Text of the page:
5. Get the size of /tmp/foobar.t from du
    6. Compare the sizes.
    7. Discuss why there’s a difference with a collegue or a teacher.

5.5. I like to move it, move it

It’s nice to know that your disk is too full and you should do something about it - but it was never discussed how to do so. Let’s first be nice and not remove anything. Perhaps you have a second disk, maybe an external one, a USB dongle or some other means of storage attached. Moving files is very easy. We’ll use the mv command for this (maybe check its man page already!?).

First, let’s create a file. Use the nano text editor for that and write a couple of lines.

nano /tmp/foo.t

Now there’s a file you can move around. Let’s move it from the /tmp directory to your home folder. The ls around the mv are just there to demonstrate the effect.

ls /tmp/*.t ~/*.t
mv /tmp/foo.t ~/
ls /tmp/*.t ~/*.t

The first argument to mv is the source file, the second argument is the new destination. In this case the destination is the home directory. So far so good, not really spectacular is it? But mv can do a little more. In fact, renaming a file is essentially a move, you just don’t move it across a directory. Before, the destination was a directory, now let’s extend the destination with a file name.

ls ~/*.t
mv ~/foo.t ~/bar.t
ls ~/*.t

How about moving over a directory and renaming the file in one command? Well, that’s easy and nothing unexpected. Just combine the examples above.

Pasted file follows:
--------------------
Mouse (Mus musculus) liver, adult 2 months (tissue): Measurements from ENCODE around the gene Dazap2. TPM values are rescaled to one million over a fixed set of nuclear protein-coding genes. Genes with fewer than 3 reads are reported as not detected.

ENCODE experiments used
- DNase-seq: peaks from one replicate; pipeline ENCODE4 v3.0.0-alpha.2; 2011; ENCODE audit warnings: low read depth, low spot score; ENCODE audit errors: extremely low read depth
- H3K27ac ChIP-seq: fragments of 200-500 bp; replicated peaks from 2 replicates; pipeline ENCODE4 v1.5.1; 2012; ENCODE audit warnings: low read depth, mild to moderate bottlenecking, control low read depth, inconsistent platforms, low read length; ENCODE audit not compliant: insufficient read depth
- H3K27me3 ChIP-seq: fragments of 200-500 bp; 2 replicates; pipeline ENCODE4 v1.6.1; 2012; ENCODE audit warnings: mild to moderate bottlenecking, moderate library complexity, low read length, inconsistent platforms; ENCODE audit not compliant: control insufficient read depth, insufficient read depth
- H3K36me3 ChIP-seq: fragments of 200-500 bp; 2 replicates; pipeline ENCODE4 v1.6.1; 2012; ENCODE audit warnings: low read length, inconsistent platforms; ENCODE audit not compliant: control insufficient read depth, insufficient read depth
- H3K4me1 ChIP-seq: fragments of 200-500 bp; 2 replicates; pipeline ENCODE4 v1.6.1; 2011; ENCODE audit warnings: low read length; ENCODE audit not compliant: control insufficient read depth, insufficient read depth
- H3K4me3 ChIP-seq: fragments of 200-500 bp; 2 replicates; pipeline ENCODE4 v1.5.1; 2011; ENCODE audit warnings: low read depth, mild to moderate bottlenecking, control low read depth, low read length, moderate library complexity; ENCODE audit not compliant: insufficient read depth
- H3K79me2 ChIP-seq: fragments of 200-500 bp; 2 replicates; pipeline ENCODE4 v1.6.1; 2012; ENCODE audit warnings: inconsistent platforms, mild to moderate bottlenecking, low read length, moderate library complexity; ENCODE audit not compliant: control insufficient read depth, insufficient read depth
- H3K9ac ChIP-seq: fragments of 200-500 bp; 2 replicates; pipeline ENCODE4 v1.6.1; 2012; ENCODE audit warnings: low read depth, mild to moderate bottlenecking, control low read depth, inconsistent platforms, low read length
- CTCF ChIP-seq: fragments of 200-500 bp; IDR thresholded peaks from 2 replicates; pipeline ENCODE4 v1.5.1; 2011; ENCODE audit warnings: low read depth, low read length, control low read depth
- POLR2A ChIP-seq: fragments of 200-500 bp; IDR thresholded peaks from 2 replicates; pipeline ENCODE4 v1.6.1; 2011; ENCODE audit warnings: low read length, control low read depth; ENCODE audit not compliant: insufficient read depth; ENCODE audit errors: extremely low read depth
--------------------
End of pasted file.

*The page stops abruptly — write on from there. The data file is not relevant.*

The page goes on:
ls /tmp/*.t ~/*.t
mv ~/bar.t /tmp/foo.t
ls /tmp/*.t ~/*.t

And we have the file in its original location at /tmp/foo.t again.


So you figured out that your second hard disk is also full... shit. Moving won’t help, you’ll have to remove some files. Since you’ve just created a file, let’s remove this one. Be aware that if you remove a file in the terminal, there’s no way to restore it. So you have only one shot at the command below. If you want to try it a second time, you’ll have to re-create the file with nano.

ls /tmp/*.t
rm /tmp/foo.t
ls /tmp/*.t

Is it gone or what? And it didn’t even take long.


Removing files in the terminal is final. There’s no Trash or something similar, if a file is gone, it’s gone. It’s passed on. It is no more. It ceased to be. It expired and gone to meet its maker. It’s a stiff. Bereft of life, it rests in peace. It’s pushing dasies. Its metabolig process is now history. It’s off the twig. It hass kicked the bucket, it shuffled off its mortal coil, run down the curtain and joined the bleeding choir invisible. It’s an ex-file. So always check before you delete. Always. You can fix most things but not bringing back deleted files.

Let’s do a little experiment. Don’t worry, nothing can go wrong (hmm, that would make some excellent last words).

rm /tmp

Didn’t see a warning? Oh my, so it did go wrong. Seriously, you will see a warning about /tmp being a directory. This is because per default rm does only remove files, not directories. If you want to remove a directory, there’s rmdir. Let’s first create a directory, so we can remove it later. The command to create a directory is quite obviously

mkdir /tmp/foobar
ls -d /tmp/foobar

Now that there’s an (empty) directory, let’s try rmdir.

rmdir /tmp/foobar
ls -d /tmp/foobar

And the directory is gone again. Now that was a pretty little experiment in futility, we basically dug a hole and closed it right after. But you saw some new commands, so you got that going for you, which is nice.